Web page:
It’s Personal: Why Jay Z’s Tidal War Is Heating Up With Jimmy Iovine’s Apple Music

Written by Staff


There has always been a problem with music industry executives exploiting artists, specifically Black artists.

Throughout Jay Z’s new “4:44” album, released on Thursday, the Brooklyn rapper talks about personal things — his marriage, his daughter, and his views on how capitalism and entrepreneurship can help Black people.

Jay Z calls out the names of dozens of people on the album, including Jimmy Iovine, an executive at Apple Music streaming service. In 2016, Apple was reportedly in negotiations to buy Jay Z’s Tidal music streaming business. Iovine later denied this.

Iovine teamed with Dr. Dre — now considered the world’s richest rapper — in 2006 to found Beats Electronics. Apple bought the company for $3 billion in 2014 and hired Iovine to create Apple Music, the electronics giant’s foray into streaming music.

Jay Z released “4:44” as a digital exclusive on his Tidal streaming service, which he bought in 2015. Here are some of the lyrics from “Smile”:

Fuck a slice of the apple pie, want my own cake
Chargin’ my own fate
Respect Jimmy Iovine
But he gotta respect the Elohim as a whole new regime
And niggas playin’ for power, huh
So our music is ours
lyrics from Jay Z’s “Smile” track on “4:44.”

Before Jay Z took lyrical shots at Apple Music executive Iovine on “4:44”, he pulled most of his music from rival streaming services including Apple’s music streaming platform, Beats Music. The friction between Tidal and Apple seems to have taken a turn for the worse commercially and is now getting personal.

In a statement, Jay Z described the release strategy for “4:44” as a “perfect storm of sharing music with fans.”

Music streaming is dominated by Apple Music and Spotify. Tidal “has relied largely on splashy exclusives from its artist partners to encourage sign-ups, making itself the first — and, in some cases, only — place to hear new music from Kanye West, Rihanna and Beyoncé, whose ‘Lemonade’ has remained a Tidal exclusive since its release in April 2016, New York Times reported.


In the “4:44” song “Smile,” Jay Z reminds us that he owns the music service on which the album premiered. “Respect Jimmy Iovine,” he says, “But he gotta respect the Elohim/It’s a whole different regime.”

It’s a call for his fans to support black entrepreneurship — the same idea that led Prince to give exclusive streaming rights to Tidal before he died, Rolling Stone reported.

Jay-Z suggested in a 2015 Billboard interview that Iovine was not supporting him and other artists who were trying to take it to the next level:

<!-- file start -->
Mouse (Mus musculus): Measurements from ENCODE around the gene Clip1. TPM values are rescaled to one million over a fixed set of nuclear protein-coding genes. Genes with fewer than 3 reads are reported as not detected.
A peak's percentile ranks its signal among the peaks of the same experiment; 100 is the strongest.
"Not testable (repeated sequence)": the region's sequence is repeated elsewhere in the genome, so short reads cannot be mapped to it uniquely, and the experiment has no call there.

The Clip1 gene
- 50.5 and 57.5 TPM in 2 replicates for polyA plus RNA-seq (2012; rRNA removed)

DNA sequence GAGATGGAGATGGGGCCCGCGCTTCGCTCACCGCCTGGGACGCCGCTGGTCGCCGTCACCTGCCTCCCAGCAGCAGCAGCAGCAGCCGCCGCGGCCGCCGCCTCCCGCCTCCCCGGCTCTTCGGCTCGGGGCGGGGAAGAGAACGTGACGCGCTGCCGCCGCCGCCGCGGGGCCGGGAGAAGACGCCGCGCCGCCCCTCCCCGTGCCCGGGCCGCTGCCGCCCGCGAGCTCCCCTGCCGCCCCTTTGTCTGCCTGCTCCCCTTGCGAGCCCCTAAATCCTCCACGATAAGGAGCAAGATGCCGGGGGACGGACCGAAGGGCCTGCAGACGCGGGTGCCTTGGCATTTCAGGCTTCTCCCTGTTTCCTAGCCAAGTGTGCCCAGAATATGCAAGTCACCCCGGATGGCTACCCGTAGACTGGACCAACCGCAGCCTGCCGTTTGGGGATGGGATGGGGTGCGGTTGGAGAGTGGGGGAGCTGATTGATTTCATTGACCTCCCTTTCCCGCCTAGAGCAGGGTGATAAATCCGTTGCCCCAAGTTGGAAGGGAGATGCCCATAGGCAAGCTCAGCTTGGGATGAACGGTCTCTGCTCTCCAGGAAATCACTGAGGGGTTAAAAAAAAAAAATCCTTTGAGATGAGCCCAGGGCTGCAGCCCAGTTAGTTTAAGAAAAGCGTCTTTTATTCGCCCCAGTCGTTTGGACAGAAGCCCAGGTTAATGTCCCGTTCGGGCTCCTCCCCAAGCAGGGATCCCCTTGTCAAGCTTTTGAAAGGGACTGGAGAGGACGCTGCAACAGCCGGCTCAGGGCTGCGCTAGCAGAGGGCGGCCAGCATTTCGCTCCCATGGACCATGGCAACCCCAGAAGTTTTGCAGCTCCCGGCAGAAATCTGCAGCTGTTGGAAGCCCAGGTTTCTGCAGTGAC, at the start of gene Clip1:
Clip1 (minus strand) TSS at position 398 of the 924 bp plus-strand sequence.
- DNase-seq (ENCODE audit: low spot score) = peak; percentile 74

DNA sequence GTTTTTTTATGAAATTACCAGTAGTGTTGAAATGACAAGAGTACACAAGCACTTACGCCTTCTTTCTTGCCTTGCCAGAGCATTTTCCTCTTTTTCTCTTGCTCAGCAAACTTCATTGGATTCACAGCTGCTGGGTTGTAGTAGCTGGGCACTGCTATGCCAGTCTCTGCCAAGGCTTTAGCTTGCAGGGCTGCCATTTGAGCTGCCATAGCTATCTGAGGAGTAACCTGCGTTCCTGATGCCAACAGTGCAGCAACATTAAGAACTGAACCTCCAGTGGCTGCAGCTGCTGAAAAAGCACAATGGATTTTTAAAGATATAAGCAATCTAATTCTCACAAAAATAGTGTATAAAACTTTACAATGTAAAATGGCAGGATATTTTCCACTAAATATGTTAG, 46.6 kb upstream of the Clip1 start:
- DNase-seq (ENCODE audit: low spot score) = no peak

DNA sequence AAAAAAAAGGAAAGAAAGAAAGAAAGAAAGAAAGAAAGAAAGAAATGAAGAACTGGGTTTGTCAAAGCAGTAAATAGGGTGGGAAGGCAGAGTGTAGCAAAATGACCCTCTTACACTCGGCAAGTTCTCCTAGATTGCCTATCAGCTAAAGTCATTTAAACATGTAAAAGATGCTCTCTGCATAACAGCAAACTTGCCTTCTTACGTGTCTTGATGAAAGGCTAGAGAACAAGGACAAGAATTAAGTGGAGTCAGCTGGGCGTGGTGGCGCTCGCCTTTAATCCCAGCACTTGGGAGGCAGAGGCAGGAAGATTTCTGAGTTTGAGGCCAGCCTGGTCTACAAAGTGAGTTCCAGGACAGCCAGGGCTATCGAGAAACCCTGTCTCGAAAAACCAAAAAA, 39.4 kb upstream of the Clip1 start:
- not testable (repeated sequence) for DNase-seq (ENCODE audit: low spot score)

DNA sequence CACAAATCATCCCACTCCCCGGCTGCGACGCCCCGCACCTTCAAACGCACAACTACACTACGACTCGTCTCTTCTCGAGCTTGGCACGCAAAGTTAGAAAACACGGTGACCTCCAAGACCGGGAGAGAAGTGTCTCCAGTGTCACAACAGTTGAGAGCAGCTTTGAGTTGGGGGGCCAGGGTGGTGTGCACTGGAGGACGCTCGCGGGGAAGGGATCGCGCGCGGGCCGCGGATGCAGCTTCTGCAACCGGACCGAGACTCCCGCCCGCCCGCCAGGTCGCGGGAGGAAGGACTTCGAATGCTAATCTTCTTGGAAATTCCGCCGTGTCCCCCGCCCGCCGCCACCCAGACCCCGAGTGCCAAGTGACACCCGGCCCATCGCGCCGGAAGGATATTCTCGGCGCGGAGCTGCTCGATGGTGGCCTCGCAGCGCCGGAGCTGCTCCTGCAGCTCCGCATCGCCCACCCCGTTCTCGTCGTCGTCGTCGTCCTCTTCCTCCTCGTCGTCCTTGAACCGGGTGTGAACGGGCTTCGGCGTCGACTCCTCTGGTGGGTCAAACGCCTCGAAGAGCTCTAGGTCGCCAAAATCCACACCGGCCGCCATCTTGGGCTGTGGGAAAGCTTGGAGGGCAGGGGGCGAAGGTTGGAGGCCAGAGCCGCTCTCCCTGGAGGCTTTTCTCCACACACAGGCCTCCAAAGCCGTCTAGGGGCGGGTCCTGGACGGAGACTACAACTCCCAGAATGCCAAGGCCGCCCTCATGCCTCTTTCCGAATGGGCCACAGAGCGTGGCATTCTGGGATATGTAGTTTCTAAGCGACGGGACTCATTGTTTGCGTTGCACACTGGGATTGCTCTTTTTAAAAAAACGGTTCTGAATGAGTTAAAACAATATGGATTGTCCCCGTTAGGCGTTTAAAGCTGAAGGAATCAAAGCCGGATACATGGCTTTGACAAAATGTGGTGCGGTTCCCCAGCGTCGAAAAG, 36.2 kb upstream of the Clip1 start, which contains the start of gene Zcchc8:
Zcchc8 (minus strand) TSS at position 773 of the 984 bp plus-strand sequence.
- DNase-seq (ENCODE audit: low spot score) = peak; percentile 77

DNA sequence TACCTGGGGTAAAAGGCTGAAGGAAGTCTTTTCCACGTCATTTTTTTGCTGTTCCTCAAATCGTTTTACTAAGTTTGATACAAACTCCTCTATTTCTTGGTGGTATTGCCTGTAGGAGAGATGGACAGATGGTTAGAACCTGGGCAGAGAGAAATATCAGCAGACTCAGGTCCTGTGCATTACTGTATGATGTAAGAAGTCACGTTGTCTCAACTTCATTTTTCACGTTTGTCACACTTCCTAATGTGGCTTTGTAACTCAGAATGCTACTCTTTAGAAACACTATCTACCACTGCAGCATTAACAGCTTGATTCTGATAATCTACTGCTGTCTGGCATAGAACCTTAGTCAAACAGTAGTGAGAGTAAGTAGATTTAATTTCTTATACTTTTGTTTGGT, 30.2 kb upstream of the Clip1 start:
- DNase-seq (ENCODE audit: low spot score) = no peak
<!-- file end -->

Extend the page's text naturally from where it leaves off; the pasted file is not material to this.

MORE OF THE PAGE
Jay Z: “My thing with Jimmy is, ‘Listen, Jimmy; you’re Jimmy Iovine, and you’re Apple, and truthfully, you’re great. You guys are going to do great things with Beats, but … you know, I don’t have to lose in order for you guys to win, and let’s just remember that … I actually told him, ‘Yo, you should be helping me. This is for the artist. These are people that you supported your whole life. You know, this is good.”

Have you heard the rumor that he’s trying to lure people from your first-tier group by offering them more money upfront?

Jay Z: I think that’s just his competitive nature, and I don’t know if he’s looking at the bigger picture: That it’s not about me and it’s not about him; it’s about the future of the music business.

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A lot of Jay Z’s references to Iovine have to do with two things: Apple’s successful efforts to get Kanye West to break his exclusivity with Tidal on “The Life of Pablo” album and Apple leaving Jay Z at the altar and not buying Tidal after kicking the tires.

Beyond the racial and culture-vulture overtones of Jay-Z’s lyrics, these executives are natural competitors playing for high stakes.

  • Iovine partnered with Deathrow Records where Suge Knight owned the masters was largely independent until its collapse. Deathrow, by any music industry standards, received a good deal at the time with a major record label.
  • Iovine partnered with Dr. Dre on Beats and together they produced an extraordinary exit by any measure. Dr. Dre reportedly received $400 million from the sale, increasing his net worth to $700 million.
  • When Dr. Dre signed Eminem and profited nicely from Eminem’s work, it was Iovine who was Dre’s partner on that deal.
  • Iovine’s Apple Music secured an exclusive deal with Drake for a reported $19 million.


Jay Z’s efforts to unite Black artists under equity ownership and a more fruitful contract structure within the declining music industry should be applauded. However, if he is going to be preaching about culture vultures and calling out names, he should also speak out against the vultures that don’t directly impact his personal pockets.

Jay Z and business mentor Lyor Cohen photographed for Vibe magazine during a 1999 dinner party in Las Vegas. Photo: Alex Tehrani/sketch converter


The time to call out any exploitive behavior is not when a particular business deal goes sour, or when it is relevant only to your personal pocketbook and your individual commercial interests.

I’m going to stop short at saying Jay Z used the race card opportunistically here.

But if Jimmy Iovine is such a horrible and exploitive culture vulture, I think Dr. Dre — who is well on his way to becoming a billionaire — would be the one to ask.

There is no evidence to suggest that Jay Z would be saying anything about Apple right now if Jay Z had partnered with Iovine for a billion-dollar Tidal exit.

If Apple had bought Tidal without changing its business practices with Black artists, you probably wouldn’t have heard anything on “4:44.”

Black consumers should be careful not to be used as political and commercial pawns in chess-like disputes that are more about individual financial interests than them.

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